OF: Jimmy Canavan, (1891-97) ... All Pirates fans need to know about his proficiency with bat in hand (.223) is that among the players Baseball-Reference.com compares him to is Doug Strange.

3B: John Vukovich (1970-81) ... Time and place are everything. A .161 lifetime hitter, he still earned World Series rings with the '75 Reds and '80 Phillies, or two more than Ernie Banks.

SS: Mario Mendoza (1974-82) ... We realize he was not the worst-hitting shortstop ever to take an oh-fer (.215). But when the game's unofficial line of futility is named in your dishonor, how can you not make this team?

2B: Skeeter Webb (1932-48) ... How does a 5-9, 150-pound .219 hitter survive for 16 years? Well, it didn't hurt that he played three of them in Detroit for Manager Steve O'Neill, the man his wife called Dad.

1B: Bill Holbert (1876-88) ... OK, he played in an era when chicks didn't dig the long ball. But this guy likely couldn't even get a date with his cousin. He didn't hit one home run in 2,335 at-bats.

C: Bill Bergen (1901-11) ... He hit .132 in 1909 -- the lowest batting average ever with enough ABs to qualify for a batting title -- as one rusty-gate piece of a career in which he hit .170.

DH: Duane Kuiper (1974-85) ... Who else to put in the power-less spot in the lineup but the man with the fewest home runs (1) of any player with at least 3,000 at-bats?

P: Ron Herbel (1964-71) ... Began his career 0 for 47 and never got much better, finishing with an .029 average (6 for 206) -- worst among any pitcher, which says something if you ever saw Luke Walker or Bob Buhl commit fraud in a batter's box.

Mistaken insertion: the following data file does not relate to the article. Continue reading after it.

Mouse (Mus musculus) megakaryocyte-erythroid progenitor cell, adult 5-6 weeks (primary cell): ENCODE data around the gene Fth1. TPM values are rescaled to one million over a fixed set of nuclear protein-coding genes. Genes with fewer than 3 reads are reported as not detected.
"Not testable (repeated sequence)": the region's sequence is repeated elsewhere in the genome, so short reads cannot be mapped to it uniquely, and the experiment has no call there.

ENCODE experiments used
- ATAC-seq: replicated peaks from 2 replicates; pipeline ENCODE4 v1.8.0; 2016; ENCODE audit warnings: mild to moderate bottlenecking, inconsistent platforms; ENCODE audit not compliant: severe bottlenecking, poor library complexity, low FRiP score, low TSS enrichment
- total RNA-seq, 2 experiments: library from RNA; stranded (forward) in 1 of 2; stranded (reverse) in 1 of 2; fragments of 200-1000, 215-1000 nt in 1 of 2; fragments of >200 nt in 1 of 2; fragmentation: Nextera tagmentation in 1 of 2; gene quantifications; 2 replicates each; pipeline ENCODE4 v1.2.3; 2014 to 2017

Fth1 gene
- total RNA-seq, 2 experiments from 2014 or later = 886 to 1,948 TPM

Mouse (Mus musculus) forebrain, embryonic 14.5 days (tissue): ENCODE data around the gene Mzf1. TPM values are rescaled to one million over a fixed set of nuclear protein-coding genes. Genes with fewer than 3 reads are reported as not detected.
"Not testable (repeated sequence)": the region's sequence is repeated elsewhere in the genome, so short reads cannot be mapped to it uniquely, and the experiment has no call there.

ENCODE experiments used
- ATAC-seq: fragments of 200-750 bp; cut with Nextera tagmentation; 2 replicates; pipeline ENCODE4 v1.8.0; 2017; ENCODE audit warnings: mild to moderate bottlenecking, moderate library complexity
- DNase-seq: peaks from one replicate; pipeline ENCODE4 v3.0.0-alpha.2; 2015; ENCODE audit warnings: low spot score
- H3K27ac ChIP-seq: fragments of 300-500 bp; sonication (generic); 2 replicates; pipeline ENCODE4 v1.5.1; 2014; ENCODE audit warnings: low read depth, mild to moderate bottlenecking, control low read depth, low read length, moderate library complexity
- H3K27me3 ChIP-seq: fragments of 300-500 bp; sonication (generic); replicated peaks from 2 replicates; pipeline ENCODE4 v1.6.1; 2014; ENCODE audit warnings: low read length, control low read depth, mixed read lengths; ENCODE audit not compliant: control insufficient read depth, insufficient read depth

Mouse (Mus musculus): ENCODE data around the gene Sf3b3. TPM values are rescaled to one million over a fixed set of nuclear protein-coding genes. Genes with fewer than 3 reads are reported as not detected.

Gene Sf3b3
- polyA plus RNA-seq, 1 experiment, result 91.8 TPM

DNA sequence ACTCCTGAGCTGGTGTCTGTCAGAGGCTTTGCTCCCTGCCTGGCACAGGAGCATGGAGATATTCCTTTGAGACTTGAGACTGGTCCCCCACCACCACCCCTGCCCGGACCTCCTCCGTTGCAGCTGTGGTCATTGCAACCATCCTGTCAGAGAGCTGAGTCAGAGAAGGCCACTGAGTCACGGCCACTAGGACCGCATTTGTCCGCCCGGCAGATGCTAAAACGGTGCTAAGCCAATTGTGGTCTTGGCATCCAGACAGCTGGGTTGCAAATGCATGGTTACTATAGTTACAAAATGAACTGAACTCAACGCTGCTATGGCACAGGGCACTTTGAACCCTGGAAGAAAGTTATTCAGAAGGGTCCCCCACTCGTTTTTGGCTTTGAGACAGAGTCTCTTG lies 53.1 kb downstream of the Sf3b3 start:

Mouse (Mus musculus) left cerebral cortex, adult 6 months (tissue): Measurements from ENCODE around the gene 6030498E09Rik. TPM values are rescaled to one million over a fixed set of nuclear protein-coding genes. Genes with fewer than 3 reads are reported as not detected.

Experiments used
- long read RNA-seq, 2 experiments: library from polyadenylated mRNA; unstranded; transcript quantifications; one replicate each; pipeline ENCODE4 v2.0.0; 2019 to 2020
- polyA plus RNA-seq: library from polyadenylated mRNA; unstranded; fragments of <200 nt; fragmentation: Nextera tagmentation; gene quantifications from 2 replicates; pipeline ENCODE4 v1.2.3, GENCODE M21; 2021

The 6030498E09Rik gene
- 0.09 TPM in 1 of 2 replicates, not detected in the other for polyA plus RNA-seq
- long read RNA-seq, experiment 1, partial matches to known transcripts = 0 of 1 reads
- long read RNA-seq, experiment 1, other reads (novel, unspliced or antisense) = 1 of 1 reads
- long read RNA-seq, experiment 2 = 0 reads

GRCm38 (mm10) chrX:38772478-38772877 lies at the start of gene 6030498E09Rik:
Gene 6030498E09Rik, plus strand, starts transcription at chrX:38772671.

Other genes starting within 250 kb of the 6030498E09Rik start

Rubbing it in

Not that there is any gloating going on in Chicago after acquiring Kenny Lofton and Aramis Ramirez (and cash) for Mrs. O'Leary's cow and a used Zippo Tuesday, but Chicago Tribune columnist Mike Downey wrote that "in the home dugout before Wednesday's game ... stood [Cubs GM] Jim Hendry, a man who deserves to be hauled off by the cops for robbing people blind."

Keeping score

Call him overpaid at $8.5 million this season. Complain that he doesn't hit for power. Smack your head over his defense. But be careful what you wish for as the trading deadline approaches. Although he is among the touchstones for the Pirates' problems, Jason Kendall's run production numbers are -- relatively speaking -- good for the money he makes as the 60th-highest paid player in the game. And isn't scoring the object of the game? A look at the run-production of position players just ahead of Kendall on the salary list and just behind him (dollar figures in millions):

PlayerSalaryRP
Barry Larkin$9.0047
Magglio Ordonez$9.00105
Rafael Palmeiro$9.0095
Jason Kendall$8.5792
Brian Giles$8.5697
Richard Hidalgo$8.5092
Dean Palmer$8.509
Eric Karros$8.3739

Run production = (Runs + RBIs -- HRs)

A good trip delayed

Giants outfielder Marquis Grissom staged what might have been the longest home run trot in recorded history Sunday. Time: Something approaching 6 minutes. And he wasn't Rickey Henderson-ing it, either.

Grissom hit a ball to left field in the fifth inning at Pac Bell Park that was headed over the wall. That is, until a fan knocked the ball back into play. Umpires signaled double, thinking the fan had reached over the wall. But they weren't sure. They huddled. Huddles of umpires naturally attract managers. Grissom stood on second. And stood some more.